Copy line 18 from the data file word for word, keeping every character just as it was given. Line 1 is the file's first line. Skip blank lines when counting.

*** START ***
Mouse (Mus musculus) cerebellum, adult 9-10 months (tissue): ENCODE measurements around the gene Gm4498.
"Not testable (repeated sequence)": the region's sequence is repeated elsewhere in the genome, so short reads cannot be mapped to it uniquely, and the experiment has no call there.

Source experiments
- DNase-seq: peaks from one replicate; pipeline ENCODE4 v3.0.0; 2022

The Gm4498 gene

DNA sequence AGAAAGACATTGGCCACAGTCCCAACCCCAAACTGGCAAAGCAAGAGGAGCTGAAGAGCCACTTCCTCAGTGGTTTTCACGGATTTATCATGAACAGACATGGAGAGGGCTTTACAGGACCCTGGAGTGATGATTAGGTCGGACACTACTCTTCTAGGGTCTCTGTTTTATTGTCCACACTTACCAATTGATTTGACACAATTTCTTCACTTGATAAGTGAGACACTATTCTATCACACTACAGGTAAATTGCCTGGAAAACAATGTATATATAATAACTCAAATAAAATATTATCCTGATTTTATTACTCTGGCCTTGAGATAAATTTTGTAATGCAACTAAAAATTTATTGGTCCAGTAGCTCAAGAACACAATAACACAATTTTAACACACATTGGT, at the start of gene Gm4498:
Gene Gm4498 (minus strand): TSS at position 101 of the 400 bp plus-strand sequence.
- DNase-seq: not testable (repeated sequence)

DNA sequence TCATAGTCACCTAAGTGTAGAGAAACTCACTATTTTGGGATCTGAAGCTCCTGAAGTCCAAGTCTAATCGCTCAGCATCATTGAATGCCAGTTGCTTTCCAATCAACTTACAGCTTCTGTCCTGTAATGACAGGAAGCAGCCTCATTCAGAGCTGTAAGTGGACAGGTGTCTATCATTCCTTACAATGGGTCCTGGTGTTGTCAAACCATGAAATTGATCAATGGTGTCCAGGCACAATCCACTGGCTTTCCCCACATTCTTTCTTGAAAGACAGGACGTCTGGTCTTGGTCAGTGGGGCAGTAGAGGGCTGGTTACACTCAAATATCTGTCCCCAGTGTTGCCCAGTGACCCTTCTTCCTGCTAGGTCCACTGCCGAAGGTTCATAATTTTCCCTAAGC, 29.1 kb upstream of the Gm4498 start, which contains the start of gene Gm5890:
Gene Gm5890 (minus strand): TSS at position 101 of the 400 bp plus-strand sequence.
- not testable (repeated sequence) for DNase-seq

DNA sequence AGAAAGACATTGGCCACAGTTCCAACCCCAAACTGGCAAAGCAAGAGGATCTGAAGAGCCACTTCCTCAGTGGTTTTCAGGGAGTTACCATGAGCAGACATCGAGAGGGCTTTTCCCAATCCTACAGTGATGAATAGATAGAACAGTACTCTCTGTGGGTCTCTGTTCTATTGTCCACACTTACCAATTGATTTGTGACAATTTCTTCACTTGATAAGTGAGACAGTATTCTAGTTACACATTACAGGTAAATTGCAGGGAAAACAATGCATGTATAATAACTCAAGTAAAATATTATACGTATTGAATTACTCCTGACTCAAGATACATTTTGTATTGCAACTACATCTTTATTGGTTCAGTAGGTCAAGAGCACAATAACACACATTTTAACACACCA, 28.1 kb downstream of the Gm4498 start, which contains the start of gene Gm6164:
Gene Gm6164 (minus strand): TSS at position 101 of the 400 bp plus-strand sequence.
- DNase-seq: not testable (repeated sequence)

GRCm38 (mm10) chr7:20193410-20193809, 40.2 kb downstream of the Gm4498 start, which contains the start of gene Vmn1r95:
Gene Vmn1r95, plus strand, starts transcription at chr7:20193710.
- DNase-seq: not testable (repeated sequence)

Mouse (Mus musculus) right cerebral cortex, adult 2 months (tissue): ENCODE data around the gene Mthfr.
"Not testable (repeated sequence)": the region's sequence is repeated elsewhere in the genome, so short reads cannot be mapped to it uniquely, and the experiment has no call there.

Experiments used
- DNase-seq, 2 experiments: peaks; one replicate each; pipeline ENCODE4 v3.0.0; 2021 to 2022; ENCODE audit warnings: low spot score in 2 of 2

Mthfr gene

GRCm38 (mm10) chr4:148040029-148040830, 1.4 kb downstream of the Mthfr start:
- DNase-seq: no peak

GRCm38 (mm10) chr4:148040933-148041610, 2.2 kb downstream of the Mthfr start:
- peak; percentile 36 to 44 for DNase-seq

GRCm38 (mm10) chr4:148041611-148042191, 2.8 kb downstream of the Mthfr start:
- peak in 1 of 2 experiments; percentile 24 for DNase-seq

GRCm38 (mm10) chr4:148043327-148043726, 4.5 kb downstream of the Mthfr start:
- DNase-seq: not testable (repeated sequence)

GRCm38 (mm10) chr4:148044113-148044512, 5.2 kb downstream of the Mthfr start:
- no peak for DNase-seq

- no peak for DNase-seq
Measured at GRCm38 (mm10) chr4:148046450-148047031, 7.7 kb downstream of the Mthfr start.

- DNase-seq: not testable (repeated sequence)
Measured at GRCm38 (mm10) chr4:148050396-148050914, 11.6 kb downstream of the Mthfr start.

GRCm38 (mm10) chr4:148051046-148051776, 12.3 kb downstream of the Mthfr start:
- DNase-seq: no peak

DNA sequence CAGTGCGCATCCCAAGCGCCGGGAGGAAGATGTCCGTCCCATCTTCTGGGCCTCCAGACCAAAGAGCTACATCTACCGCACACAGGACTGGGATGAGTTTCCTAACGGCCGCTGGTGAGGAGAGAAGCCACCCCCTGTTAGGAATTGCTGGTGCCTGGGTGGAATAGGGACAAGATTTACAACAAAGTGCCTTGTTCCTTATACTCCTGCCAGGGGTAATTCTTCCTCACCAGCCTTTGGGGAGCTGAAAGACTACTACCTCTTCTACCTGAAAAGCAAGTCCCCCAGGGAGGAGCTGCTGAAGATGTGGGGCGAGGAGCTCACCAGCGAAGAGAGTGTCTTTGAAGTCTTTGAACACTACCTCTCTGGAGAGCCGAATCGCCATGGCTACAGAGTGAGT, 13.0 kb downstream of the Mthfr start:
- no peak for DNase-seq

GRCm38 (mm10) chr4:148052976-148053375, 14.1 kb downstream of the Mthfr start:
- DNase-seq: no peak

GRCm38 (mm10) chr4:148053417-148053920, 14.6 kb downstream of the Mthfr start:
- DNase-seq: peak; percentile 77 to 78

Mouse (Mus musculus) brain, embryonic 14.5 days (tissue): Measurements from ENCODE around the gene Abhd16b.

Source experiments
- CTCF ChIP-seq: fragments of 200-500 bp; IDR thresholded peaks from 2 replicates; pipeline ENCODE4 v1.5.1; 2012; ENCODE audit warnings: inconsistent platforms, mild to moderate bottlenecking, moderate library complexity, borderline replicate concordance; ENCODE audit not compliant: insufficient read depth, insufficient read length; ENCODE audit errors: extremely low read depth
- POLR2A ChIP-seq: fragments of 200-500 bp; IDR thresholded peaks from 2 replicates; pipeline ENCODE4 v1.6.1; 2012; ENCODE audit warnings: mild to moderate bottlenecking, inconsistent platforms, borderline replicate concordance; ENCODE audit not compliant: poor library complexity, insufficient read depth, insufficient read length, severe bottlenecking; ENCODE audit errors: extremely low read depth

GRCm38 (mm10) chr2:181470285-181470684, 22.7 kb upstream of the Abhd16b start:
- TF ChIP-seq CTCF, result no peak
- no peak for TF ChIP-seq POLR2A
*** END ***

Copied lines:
Mouse (Mus musculus) right cerebral cortex, adult 2 months (tissue): ENCODE data around the gene Mthfr.